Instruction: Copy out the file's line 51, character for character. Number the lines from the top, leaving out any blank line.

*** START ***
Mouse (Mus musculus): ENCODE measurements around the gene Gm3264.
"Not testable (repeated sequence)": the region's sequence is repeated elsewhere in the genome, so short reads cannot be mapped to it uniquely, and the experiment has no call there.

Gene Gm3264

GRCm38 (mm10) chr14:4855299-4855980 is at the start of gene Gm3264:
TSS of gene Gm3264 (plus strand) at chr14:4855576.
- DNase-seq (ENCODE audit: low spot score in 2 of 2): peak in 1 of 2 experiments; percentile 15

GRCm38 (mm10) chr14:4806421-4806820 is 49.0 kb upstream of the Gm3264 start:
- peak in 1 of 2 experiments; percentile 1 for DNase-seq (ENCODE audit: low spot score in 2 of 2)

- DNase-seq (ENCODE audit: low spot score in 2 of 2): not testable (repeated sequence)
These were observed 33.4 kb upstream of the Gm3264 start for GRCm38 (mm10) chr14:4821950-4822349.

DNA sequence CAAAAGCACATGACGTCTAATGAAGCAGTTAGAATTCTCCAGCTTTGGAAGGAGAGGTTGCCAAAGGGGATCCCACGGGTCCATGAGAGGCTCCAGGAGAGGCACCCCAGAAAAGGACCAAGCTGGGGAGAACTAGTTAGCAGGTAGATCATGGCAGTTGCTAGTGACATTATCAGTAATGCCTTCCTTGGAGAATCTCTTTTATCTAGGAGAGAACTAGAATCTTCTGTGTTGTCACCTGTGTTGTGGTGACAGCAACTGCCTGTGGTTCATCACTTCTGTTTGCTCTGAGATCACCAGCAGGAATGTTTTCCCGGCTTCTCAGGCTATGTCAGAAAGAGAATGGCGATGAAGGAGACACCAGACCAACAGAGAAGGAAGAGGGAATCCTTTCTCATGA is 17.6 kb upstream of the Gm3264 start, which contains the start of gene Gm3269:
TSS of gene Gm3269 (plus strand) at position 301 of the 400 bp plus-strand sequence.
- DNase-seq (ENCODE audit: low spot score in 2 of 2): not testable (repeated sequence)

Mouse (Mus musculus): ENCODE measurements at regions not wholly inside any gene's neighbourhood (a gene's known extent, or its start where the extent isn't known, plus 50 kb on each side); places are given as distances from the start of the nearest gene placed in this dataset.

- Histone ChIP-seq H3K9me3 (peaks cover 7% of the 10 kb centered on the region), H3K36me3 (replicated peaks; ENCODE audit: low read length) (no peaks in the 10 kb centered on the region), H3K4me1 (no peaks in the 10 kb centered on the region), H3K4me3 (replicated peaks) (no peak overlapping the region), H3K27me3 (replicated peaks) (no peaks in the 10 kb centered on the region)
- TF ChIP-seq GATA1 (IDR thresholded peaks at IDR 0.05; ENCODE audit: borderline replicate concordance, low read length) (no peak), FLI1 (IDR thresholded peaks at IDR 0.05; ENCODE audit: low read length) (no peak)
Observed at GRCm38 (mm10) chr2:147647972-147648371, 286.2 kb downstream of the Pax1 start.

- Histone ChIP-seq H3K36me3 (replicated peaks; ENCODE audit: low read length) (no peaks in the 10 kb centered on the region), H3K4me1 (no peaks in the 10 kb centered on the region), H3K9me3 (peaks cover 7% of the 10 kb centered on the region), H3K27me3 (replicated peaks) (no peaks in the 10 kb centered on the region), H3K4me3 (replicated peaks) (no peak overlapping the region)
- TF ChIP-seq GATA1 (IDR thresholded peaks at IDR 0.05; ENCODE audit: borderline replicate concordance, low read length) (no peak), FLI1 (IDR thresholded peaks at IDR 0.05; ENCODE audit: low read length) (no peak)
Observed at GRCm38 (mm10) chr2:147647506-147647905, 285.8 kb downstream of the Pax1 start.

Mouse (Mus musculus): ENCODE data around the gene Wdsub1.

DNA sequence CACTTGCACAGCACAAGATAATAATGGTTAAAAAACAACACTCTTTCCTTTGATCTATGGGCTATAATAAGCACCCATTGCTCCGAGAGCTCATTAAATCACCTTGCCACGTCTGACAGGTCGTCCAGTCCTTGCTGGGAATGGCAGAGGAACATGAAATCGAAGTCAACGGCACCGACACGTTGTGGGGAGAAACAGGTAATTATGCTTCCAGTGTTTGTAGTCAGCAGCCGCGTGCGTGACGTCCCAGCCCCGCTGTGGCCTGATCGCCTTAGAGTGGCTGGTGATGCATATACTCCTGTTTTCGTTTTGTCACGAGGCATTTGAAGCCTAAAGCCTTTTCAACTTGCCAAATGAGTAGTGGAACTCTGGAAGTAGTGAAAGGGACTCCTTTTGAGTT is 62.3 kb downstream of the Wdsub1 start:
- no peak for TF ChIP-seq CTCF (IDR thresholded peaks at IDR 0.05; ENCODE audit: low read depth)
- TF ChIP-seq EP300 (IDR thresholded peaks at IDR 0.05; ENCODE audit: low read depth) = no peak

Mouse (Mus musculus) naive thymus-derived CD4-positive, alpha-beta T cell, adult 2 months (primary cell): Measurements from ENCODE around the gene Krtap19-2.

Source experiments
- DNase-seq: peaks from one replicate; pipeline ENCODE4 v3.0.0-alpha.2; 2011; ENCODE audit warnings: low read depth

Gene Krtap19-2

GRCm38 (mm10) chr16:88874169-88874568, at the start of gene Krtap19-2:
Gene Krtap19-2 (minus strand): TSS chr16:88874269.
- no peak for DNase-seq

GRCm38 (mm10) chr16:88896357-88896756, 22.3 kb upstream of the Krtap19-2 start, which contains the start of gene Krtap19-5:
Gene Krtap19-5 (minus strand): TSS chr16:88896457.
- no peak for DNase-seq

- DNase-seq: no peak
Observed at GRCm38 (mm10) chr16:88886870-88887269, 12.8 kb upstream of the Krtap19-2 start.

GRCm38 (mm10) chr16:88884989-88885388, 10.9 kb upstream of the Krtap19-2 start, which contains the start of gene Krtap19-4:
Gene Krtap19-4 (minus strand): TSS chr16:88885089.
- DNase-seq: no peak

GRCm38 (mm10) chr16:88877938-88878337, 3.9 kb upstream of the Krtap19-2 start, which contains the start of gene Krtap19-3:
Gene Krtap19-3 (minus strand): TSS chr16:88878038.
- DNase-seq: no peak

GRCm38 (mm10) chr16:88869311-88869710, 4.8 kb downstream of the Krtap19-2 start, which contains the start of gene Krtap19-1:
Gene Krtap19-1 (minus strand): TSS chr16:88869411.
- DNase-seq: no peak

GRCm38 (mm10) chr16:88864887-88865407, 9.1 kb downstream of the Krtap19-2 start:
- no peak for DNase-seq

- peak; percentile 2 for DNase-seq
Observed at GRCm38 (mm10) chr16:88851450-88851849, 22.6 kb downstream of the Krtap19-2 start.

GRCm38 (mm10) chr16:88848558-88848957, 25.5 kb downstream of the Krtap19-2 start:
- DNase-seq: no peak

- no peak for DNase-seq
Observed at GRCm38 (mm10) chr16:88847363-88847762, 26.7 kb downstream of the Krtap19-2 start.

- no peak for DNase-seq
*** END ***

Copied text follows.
- DNase-seq: no peak